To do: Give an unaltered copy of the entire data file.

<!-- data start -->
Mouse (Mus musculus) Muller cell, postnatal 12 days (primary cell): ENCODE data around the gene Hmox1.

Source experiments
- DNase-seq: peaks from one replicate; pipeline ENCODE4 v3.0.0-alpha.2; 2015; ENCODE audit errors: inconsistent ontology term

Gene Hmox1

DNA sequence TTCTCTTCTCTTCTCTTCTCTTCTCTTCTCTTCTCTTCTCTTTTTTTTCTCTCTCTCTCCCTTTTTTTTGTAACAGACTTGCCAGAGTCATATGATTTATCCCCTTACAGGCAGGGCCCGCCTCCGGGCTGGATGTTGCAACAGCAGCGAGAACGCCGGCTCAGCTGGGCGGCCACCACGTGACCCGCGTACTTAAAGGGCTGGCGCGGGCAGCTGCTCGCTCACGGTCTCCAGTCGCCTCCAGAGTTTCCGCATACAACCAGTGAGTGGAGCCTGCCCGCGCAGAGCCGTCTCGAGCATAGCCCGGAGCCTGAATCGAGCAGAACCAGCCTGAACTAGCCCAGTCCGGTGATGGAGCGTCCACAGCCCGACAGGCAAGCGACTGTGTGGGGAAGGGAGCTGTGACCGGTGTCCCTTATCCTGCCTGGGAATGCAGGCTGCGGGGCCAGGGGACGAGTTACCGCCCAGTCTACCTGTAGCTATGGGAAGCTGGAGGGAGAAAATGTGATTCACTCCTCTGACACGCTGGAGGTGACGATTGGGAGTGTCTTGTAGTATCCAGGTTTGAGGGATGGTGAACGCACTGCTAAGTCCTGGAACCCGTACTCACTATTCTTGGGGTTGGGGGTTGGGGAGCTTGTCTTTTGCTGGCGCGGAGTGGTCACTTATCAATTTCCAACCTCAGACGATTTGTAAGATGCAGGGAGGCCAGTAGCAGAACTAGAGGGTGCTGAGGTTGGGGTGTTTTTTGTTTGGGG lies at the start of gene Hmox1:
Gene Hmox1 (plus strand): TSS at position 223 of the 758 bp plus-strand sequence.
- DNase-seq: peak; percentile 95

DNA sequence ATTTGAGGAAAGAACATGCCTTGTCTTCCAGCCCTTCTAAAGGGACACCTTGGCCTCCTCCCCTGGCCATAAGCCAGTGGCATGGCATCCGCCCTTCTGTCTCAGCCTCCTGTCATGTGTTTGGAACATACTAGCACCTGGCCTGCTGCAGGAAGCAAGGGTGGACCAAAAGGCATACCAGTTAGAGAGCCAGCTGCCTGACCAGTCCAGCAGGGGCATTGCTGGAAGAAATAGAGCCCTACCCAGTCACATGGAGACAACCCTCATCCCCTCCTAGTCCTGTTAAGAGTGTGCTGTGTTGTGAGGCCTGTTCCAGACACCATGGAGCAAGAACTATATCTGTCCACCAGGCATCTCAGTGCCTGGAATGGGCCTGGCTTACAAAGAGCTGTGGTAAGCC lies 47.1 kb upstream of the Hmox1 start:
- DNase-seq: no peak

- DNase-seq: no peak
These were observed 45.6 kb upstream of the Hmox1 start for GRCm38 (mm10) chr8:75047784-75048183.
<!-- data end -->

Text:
Mouse (Mus musculus) Muller cell, postnatal 12 days (primary cell): ENCODE data around the gene Hmox1.

Source experiments
- DNase-seq: peaks from one replicate; pipeline ENCODE4 v3.0.0-alpha.2; 2015; ENCODE audit errors: inconsistent ontology term

Gene Hmox1

DNA sequence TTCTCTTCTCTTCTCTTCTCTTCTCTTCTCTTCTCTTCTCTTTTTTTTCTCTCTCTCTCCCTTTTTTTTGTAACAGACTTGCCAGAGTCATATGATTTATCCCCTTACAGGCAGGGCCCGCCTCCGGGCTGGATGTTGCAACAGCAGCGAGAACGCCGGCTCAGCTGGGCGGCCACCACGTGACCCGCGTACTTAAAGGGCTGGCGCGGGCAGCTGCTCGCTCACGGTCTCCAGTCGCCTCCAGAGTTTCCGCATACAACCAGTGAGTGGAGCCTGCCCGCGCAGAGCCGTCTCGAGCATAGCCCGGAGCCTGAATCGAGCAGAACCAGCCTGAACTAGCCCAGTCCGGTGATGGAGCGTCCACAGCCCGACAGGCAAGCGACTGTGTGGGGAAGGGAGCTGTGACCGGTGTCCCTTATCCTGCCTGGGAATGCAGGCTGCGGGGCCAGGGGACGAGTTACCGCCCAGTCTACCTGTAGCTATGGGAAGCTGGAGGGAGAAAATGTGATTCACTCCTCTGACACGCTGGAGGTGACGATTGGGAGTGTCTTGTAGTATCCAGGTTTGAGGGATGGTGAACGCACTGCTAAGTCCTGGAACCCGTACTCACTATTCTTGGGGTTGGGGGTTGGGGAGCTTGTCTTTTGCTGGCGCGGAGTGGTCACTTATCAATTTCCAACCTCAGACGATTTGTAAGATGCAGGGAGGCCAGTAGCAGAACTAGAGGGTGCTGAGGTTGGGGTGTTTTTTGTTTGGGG lies at the start of gene Hmox1:
Gene Hmox1 (plus strand): TSS at position 223 of the 758 bp plus-strand sequence.
- DNase-seq: peak; percentile 95

DNA sequence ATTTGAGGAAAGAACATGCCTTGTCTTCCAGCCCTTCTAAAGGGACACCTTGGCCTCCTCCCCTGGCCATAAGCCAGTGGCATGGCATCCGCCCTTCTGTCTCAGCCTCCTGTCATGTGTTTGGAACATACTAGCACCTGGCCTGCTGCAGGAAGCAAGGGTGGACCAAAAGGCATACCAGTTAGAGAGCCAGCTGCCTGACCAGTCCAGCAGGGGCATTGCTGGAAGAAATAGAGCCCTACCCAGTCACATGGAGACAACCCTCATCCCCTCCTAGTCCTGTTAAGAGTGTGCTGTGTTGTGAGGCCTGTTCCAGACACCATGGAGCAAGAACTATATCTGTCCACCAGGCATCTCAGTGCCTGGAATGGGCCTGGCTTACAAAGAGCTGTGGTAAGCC lies 47.1 kb upstream of the Hmox1 start:
- DNase-seq: no peak

- DNase-seq: no peak
These were observed 45.6 kb upstream of the Hmox1 start for GRCm38 (mm10) chr8:75047784-75048183.